The End Of Period Shame
Artists, activists, and entrepreneurs are changing how we talk — and think — about menstruation.
There is a song on Jenny Hval’s new album, Blood Bitch, where the Norwegian artist slowly intones, Smells like warm winter. The lyric, from “Untamed Region,” refers to the blood the song’s protagonist finds on her bed, and dips her finger into, when she wakes up.
“There’s been so much talk in Scandinavia about the menstrual cup,” Hval said over Skype from her hometown of Oslo. The line was inspired by online discussions about the experience of using a cup, which isn’t doused in chemicals like disposable period products such as tampons and pads. “People were describing what [their] blood smelled like when there was no tampon or pad, and it was so different.”
Hval’s sensual song denounces the shame surrounding menstruation; the scent of expelled cells is recast as something relatable rather than a telltale sign of a millennia-old taboo. In a world where girls are taught from a young age that periods are supposed to be hidden — not just unobservable and unsmellable, but also unspoken of — the song presents an image of a woman who is not just unperturbed by her own blood, but emboldened by it. I have big dreams, she says. And blood powers.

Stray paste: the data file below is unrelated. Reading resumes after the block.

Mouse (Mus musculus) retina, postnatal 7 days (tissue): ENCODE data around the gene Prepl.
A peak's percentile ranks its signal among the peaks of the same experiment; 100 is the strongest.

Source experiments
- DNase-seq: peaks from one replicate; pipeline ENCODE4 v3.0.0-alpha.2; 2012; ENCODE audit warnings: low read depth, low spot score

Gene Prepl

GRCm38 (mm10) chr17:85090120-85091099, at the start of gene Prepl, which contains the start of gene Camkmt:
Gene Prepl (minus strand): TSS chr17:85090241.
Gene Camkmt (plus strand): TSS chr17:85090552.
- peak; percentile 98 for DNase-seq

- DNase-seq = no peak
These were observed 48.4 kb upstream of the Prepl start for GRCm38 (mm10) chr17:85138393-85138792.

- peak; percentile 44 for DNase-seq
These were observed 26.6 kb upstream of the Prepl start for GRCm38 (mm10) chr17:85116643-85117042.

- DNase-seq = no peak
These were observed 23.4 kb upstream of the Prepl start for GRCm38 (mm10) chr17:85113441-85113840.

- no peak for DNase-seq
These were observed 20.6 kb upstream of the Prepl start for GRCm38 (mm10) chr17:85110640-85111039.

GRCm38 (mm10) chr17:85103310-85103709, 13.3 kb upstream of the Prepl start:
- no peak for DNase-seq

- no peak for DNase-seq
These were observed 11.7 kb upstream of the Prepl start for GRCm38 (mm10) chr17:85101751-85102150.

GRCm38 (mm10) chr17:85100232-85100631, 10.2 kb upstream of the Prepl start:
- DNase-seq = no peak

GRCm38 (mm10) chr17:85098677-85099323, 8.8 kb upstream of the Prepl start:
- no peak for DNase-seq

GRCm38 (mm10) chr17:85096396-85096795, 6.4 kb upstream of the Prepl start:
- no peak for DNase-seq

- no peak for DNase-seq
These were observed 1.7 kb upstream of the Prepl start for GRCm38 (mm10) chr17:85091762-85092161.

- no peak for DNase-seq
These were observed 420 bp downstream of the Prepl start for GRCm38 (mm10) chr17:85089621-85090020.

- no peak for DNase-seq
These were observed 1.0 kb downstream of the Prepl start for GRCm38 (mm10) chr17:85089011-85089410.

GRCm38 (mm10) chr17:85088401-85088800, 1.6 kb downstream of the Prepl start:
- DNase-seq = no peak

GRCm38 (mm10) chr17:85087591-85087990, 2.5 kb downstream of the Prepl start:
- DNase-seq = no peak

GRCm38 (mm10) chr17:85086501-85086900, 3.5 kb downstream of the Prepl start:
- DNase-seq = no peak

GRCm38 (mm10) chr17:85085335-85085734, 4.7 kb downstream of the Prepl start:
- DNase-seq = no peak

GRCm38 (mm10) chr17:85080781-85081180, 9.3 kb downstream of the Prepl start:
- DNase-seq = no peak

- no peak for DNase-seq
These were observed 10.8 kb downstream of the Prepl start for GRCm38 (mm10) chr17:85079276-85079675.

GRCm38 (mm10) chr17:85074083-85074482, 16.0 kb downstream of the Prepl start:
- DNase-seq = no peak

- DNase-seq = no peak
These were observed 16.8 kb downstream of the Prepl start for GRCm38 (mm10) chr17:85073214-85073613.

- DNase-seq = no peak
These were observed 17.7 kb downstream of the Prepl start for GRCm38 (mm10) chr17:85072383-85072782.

“The strongest blood in the universe is probably menstrual blood. But at the same time, it’s always being stripped of power.” —Jenny Hval
Hval isn’t the only one shifting perceptions about periods into undeniably cooler territory. The past 18 months have seen a number of artists, activists, politicians, and entrepreneurs take radical strides toward dismantling menstrual stigma in a variety of ways. While feminist artists have been exploring the taboo for decades, today’s efforts are breaking out of the fringes and going mainstream.